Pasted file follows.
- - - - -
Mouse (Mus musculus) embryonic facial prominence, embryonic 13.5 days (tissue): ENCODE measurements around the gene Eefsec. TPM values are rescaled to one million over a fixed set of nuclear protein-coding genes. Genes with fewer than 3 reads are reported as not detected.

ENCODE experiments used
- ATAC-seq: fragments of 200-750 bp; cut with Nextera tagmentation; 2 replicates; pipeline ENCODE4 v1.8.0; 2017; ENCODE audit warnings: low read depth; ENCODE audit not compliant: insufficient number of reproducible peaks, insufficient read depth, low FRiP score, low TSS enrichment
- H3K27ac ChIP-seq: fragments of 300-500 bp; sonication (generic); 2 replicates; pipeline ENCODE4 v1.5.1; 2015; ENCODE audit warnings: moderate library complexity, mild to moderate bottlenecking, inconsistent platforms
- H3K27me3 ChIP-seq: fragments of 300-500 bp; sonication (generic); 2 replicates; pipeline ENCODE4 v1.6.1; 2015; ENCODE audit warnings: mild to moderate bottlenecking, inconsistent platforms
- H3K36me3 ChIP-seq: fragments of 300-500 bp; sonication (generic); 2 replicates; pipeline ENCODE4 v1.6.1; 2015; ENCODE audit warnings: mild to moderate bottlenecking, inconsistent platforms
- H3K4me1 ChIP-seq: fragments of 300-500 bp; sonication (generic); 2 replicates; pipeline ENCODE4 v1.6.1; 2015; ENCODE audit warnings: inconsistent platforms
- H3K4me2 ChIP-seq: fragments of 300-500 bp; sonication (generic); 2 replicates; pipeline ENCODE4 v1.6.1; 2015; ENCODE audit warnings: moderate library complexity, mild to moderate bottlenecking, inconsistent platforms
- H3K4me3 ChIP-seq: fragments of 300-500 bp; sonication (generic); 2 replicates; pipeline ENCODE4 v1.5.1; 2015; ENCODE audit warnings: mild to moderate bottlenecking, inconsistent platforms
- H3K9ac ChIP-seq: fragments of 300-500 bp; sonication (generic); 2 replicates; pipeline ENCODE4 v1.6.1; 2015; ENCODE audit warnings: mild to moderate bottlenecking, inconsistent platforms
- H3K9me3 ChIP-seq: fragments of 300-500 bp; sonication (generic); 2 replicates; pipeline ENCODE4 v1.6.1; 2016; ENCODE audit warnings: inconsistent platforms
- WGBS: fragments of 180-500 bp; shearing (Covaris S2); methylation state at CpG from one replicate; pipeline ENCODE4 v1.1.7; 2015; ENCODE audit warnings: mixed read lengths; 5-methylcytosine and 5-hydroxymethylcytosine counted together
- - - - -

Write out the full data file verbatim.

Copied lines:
Mouse (Mus musculus) embryonic facial prominence, embryonic 13.5 days (tissue): ENCODE measurements around the gene Eefsec. TPM values are rescaled to one million over a fixed set of nuclear protein-coding genes. Genes with fewer than 3 reads are reported as not detected.

ENCODE experiments used
- ATAC-seq: fragments of 200-750 bp; cut with Nextera tagmentation; 2 replicates; pipeline ENCODE4 v1.8.0; 2017; ENCODE audit warnings: low read depth; ENCODE audit not compliant: insufficient number of reproducible peaks, insufficient read depth, low FRiP score, low TSS enrichment
- H3K27ac ChIP-seq: fragments of 300-500 bp; sonication (generic); 2 replicates; pipeline ENCODE4 v1.5.1; 2015; ENCODE audit warnings: moderate library complexity, mild to moderate bottlenecking, inconsistent platforms
- H3K27me3 ChIP-seq: fragments of 300-500 bp; sonication (generic); 2 replicates; pipeline ENCODE4 v1.6.1; 2015; ENCODE audit warnings: mild to moderate bottlenecking, inconsistent platforms
- H3K36me3 ChIP-seq: fragments of 300-500 bp; sonication (generic); 2 replicates; pipeline ENCODE4 v1.6.1; 2015; ENCODE audit warnings: mild to moderate bottlenecking, inconsistent platforms
- H3K4me1 ChIP-seq: fragments of 300-500 bp; sonication (generic); 2 replicates; pipeline ENCODE4 v1.6.1; 2015; ENCODE audit warnings: inconsistent platforms
- H3K4me2 ChIP-seq: fragments of 300-500 bp; sonication (generic); 2 replicates; pipeline ENCODE4 v1.6.1; 2015; ENCODE audit warnings: moderate library complexity, mild to moderate bottlenecking, inconsistent platforms
- H3K4me3 ChIP-seq: fragments of 300-500 bp; sonication (generic); 2 replicates; pipeline ENCODE4 v1.5.1; 2015; ENCODE audit warnings: mild to moderate bottlenecking, inconsistent platforms
- H3K9ac ChIP-seq: fragments of 300-500 bp; sonication (generic); 2 replicates; pipeline ENCODE4 v1.6.1; 2015; ENCODE audit warnings: mild to moderate bottlenecking, inconsistent platforms
- H3K9me3 ChIP-seq: fragments of 300-500 bp; sonication (generic); 2 replicates; pipeline ENCODE4 v1.6.1; 2016; ENCODE audit warnings: inconsistent platforms
- WGBS: fragments of 180-500 bp; shearing (Covaris S2); methylation state at CpG from one replicate; pipeline ENCODE4 v1.1.7; 2015; ENCODE audit warnings: mixed read lengths; 5-methylcytosine and 5-hydroxymethylcytosine counted together